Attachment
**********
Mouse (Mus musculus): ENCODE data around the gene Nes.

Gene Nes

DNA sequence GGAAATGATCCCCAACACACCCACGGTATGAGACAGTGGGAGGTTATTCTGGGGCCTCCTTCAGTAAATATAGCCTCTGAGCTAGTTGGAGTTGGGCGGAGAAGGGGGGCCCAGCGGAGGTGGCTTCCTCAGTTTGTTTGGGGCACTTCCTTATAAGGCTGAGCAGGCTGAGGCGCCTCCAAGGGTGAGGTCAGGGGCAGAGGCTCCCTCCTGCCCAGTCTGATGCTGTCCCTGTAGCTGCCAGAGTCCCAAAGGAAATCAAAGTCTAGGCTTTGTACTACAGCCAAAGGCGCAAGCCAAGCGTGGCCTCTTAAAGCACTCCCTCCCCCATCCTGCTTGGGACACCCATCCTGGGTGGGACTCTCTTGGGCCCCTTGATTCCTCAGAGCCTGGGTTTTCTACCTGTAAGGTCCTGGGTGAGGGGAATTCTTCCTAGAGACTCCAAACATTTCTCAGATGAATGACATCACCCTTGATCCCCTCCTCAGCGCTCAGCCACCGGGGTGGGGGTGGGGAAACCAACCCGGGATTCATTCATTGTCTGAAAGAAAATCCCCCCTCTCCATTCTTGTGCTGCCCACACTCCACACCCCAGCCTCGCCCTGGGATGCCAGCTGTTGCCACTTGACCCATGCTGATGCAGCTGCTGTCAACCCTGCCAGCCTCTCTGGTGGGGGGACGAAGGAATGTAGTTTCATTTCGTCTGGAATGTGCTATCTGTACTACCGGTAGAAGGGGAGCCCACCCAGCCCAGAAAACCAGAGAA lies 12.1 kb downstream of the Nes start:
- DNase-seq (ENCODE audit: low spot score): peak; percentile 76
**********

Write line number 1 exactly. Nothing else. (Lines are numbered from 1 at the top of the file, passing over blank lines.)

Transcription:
Mouse (Mus musculus): ENCODE data around the gene Nes.